Emergency & Critical Care Services
24-hours a day, every day of the year, VSEC provides emergency and critical care with industry-leading specialists and dedicated emergency doctors available to handle complex illnesses or injuries. And we do it with a heavy dose of compassion – because that’s what our animal companions deserve, and what you, their family should be afforded.
At VSEC, all veterinarians working in the Emergency Room have devoted their practice to caring for animals in emergent and/or critical situations.
With no interns or residents, your pet will always be cared for by highly experienced professionals who are accustomed to treating a wide variety of conditions.
Our ER team is supported by board-certified specialists in veterinary emergency & critical care, internal medicine, cardiology, surgery, and dentistry, with direct access to specialty colleagues as needed.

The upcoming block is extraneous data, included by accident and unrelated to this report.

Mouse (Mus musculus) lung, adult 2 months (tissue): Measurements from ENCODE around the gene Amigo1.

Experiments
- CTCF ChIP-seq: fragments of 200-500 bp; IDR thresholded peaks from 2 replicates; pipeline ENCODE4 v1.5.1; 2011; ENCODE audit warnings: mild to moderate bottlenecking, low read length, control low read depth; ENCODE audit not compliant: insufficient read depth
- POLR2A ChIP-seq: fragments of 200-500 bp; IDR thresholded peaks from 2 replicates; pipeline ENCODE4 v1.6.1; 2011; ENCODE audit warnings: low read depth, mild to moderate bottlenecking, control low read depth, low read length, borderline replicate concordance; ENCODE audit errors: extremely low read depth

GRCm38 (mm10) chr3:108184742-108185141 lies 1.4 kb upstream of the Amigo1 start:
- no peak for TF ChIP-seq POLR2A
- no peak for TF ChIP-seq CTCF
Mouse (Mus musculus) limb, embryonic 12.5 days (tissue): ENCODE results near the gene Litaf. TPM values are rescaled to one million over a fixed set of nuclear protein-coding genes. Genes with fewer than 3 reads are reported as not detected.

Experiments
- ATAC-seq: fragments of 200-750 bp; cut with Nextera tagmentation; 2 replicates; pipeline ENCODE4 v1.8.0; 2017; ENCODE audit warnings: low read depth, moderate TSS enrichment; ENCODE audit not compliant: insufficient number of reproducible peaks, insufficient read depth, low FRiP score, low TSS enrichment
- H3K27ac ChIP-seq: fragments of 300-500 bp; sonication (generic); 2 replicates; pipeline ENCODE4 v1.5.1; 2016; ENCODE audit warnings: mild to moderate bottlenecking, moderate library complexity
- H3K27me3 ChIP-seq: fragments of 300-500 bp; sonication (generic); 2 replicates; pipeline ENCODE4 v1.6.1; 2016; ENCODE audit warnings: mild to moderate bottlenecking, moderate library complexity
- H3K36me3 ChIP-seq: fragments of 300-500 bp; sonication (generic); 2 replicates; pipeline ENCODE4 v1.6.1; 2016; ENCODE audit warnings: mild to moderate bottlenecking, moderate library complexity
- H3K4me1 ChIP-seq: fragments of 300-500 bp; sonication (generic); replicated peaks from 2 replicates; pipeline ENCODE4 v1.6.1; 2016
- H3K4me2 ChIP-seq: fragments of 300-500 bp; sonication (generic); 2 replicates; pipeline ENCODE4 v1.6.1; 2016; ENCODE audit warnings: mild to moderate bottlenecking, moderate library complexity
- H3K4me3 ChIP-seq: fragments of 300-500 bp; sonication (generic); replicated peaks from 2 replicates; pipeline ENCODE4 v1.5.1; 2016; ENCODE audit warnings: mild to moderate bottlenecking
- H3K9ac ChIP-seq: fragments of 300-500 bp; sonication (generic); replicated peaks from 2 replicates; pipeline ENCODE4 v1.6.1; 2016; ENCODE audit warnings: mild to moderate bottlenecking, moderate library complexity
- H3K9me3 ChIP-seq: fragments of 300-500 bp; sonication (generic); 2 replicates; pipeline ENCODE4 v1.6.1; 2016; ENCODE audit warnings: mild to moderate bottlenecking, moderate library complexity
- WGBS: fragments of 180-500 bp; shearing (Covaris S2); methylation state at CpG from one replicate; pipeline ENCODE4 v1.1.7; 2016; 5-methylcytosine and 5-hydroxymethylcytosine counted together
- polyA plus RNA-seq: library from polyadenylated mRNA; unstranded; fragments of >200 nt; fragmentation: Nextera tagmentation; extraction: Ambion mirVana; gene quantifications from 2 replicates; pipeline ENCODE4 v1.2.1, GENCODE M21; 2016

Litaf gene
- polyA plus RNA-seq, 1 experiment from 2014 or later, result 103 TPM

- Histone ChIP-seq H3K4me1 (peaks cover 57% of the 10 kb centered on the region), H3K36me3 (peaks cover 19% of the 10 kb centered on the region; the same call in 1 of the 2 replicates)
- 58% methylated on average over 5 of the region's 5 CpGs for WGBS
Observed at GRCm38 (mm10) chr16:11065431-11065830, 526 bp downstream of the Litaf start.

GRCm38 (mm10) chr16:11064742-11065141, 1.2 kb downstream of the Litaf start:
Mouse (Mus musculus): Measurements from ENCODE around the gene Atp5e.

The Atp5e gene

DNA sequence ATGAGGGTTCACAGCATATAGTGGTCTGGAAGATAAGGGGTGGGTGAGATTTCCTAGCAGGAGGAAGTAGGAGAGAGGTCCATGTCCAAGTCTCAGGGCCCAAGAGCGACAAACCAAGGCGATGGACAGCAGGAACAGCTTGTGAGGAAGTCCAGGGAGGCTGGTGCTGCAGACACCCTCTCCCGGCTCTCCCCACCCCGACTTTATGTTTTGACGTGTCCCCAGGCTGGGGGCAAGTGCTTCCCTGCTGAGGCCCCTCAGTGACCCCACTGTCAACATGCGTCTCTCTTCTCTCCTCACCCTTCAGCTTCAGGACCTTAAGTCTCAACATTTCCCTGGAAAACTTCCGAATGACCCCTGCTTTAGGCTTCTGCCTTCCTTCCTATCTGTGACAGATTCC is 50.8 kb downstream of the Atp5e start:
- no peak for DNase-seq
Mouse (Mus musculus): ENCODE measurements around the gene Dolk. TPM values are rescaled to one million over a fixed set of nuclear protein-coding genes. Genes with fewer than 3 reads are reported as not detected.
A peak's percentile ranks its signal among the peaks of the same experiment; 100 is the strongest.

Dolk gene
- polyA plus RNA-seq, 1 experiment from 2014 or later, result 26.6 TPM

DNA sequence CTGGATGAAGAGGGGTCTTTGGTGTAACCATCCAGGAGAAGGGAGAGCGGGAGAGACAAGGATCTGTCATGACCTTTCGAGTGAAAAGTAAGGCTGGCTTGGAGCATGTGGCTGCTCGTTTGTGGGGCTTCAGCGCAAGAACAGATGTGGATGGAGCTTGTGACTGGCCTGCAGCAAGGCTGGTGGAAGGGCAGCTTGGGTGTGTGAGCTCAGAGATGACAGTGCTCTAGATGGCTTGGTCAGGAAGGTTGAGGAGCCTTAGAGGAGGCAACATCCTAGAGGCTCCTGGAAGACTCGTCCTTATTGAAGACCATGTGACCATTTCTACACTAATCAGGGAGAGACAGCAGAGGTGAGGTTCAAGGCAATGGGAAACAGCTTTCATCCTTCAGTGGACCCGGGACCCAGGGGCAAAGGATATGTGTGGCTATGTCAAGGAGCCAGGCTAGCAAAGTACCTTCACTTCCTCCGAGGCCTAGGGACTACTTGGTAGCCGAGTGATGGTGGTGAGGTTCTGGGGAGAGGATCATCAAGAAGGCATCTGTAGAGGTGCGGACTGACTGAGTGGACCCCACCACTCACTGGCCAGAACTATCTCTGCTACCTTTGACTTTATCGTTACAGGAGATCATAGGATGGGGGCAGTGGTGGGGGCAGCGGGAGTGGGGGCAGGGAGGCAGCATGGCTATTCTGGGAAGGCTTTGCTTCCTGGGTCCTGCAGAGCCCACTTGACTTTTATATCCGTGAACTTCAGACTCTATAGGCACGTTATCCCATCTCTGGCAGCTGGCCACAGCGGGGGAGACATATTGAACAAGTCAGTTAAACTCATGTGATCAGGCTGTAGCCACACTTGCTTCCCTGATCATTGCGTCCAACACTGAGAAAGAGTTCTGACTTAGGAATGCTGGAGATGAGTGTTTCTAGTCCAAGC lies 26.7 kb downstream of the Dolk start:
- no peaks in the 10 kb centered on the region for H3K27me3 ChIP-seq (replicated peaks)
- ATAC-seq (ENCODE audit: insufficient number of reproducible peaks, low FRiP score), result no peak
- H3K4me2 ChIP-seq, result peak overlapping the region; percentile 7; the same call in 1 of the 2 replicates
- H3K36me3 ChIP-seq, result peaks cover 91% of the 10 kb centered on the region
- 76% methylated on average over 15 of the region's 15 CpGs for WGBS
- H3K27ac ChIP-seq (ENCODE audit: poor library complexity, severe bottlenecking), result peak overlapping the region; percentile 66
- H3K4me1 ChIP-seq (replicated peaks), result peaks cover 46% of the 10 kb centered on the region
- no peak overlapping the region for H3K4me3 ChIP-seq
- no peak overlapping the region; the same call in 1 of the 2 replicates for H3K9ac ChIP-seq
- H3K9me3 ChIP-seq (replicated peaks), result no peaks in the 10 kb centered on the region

What To Do In An Emergency
The process will be easier for both you and your pet if you know what to expect at our emergency veterinary clinic. Here are the steps you should follow:
Call Ahead If You Can
We know that in an emergency, you may be unable to call us in advance, but it's always best if you can. When calling ahead, let us know if you will need assistance transporting your pet from the car.
If you have time, you can also complete our New Client Intake Form.
Get To Our Office Right Away
A member of our team will show you to an exam room. If you have not already done so, you'll be asked to complete an intake form. A veterinary technician will triage your pet, then a veterinarian will perform a full exam.